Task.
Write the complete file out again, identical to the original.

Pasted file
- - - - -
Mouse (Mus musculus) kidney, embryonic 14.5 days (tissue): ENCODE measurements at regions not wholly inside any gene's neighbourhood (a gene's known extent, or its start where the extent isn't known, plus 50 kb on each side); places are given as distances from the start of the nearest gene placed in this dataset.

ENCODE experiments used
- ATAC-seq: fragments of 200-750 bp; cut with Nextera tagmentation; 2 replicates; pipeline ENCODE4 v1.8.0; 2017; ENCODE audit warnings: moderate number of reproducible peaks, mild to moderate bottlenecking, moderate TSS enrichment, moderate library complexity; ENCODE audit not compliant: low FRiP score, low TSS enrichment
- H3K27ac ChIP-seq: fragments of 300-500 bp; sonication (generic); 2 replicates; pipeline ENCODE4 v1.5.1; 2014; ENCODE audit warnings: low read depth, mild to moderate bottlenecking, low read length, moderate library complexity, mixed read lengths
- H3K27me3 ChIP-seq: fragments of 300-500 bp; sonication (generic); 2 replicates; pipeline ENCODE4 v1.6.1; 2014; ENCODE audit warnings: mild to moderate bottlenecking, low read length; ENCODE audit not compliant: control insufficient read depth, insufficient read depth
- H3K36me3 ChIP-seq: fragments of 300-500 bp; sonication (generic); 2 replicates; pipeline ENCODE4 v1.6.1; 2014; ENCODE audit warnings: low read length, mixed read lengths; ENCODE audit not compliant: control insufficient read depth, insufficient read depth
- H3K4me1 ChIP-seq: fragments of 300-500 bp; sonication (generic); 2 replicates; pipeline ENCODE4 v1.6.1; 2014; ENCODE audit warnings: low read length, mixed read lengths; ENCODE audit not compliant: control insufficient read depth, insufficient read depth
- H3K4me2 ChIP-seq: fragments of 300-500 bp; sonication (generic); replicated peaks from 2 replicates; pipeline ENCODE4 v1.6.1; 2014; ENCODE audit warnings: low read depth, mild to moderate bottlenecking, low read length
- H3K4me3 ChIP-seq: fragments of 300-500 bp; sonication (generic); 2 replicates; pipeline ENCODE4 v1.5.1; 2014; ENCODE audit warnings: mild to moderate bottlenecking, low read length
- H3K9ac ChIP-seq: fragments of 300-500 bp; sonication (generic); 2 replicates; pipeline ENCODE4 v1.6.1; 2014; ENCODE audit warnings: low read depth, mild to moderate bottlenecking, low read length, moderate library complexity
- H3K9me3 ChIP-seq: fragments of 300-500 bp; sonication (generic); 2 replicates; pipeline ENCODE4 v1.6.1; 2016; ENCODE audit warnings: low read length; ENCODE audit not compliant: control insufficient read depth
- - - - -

Mouse (Mus musculus) kidney, embryonic 14.5 days (tissue): ENCODE measurements at regions not wholly inside any gene's neighbourhood (a gene's known extent, or its start where the extent isn't known, plus 50 kb on each side); places are given as distances from the start of the nearest gene placed in this dataset.

ENCODE experiments used
- ATAC-seq: fragments of 200-750 bp; cut with Nextera tagmentation; 2 replicates; pipeline ENCODE4 v1.8.0; 2017; ENCODE audit warnings: moderate number of reproducible peaks, mild to moderate bottlenecking, moderate TSS enrichment, moderate library complexity; ENCODE audit not compliant: low FRiP score, low TSS enrichment
- H3K27ac ChIP-seq: fragments of 300-500 bp; sonication (generic); 2 replicates; pipeline ENCODE4 v1.5.1; 2014; ENCODE audit warnings: low read depth, mild to moderate bottlenecking, low read length, moderate library complexity, mixed read lengths
- H3K27me3 ChIP-seq: fragments of 300-500 bp; sonication (generic); 2 replicates; pipeline ENCODE4 v1.6.1; 2014; ENCODE audit warnings: mild to moderate bottlenecking, low read length; ENCODE audit not compliant: control insufficient read depth, insufficient read depth
- H3K36me3 ChIP-seq: fragments of 300-500 bp; sonication (generic); 2 replicates; pipeline ENCODE4 v1.6.1; 2014; ENCODE audit warnings: low read length, mixed read lengths; ENCODE audit not compliant: control insufficient read depth, insufficient read depth
- H3K4me1 ChIP-seq: fragments of 300-500 bp; sonication (generic); 2 replicates; pipeline ENCODE4 v1.6.1; 2014; ENCODE audit warnings: low read length, mixed read lengths; ENCODE audit not compliant: control insufficient read depth, insufficient read depth
- H3K4me2 ChIP-seq: fragments of 300-500 bp; sonication (generic); replicated peaks from 2 replicates; pipeline ENCODE4 v1.6.1; 2014; ENCODE audit warnings: low read depth, mild to moderate bottlenecking, low read length
- H3K4me3 ChIP-seq: fragments of 300-500 bp; sonication (generic); 2 replicates; pipeline ENCODE4 v1.5.1; 2014; ENCODE audit warnings: mild to moderate bottlenecking, low read length
- H3K9ac ChIP-seq: fragments of 300-500 bp; sonication (generic); 2 replicates; pipeline ENCODE4 v1.6.1; 2014; ENCODE audit warnings: low read depth, mild to moderate bottlenecking, low read length, moderate library complexity
- H3K9me3 ChIP-seq: fragments of 300-500 bp; sonication (generic); 2 replicates; pipeline ENCODE4 v1.6.1; 2016; ENCODE audit warnings: low read length; ENCODE audit not compliant: control insufficient read depth